Early diagnosis of psychosis improves its evolution

Intervention in the early stages of psychosis is fundamental, as delay in the detection and treatment of the first psychotic episode is associated with lower recovery rates. Recovery is also slower and there is a higher risk of relapses.

Until now, healthcare centres have spent most of their time providing care for long-term diseases and mental disorders. This has a notable impact on people with schizophrenia, as early detection improves the prognosis for this disorder.

To be able to intervene in the early stages of psychosis, it is essential to provide tools and resources for the professionals who have the most contact with the population at risk of developing it. This means we need to support primary care, the educational sphere and the social services. In fact, this would also be useful for making early detection possible, as it has been observed that before the first psychotic episode happens, signs are often presented that in many cases are not attended to effectively.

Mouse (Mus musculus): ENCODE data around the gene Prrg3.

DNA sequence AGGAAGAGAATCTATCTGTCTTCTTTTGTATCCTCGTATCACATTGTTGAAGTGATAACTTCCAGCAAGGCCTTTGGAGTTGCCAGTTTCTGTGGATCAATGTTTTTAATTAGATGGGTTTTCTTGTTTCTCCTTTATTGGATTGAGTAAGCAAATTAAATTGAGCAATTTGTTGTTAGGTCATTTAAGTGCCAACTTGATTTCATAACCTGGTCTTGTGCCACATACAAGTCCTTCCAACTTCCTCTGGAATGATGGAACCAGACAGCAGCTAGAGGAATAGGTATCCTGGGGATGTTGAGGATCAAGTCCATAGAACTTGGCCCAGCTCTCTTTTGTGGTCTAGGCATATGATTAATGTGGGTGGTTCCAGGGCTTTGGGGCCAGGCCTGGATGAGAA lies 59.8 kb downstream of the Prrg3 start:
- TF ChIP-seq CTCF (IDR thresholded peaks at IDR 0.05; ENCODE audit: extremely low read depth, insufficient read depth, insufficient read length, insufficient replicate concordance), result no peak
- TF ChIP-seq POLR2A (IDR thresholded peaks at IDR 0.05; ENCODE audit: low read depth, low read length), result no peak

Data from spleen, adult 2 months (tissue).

Sufficient coordination between mental health specialists and primary care, social services and education professionals is today still a challenge to be faced. Some emerging early detection programmes are now becoming available, and their activity should be assessed and reinforced.

Meanwhile, the treatments offered in mental health care should give more consideration to the characteristics of people with this disorder, especially in its initial stages. These are young people who are very reluctant to consult a doctor, with insufficient psychological care and a high prevalence of drug use. Alongside this, to improve the effectiveness of monitoring these patients, we would need to avoid long waiting lists and long intervals between visits.

In conclusion, it is now a priority goal to transition as soon as possible to specific programmes for psychosis, adapted to young people and their needs.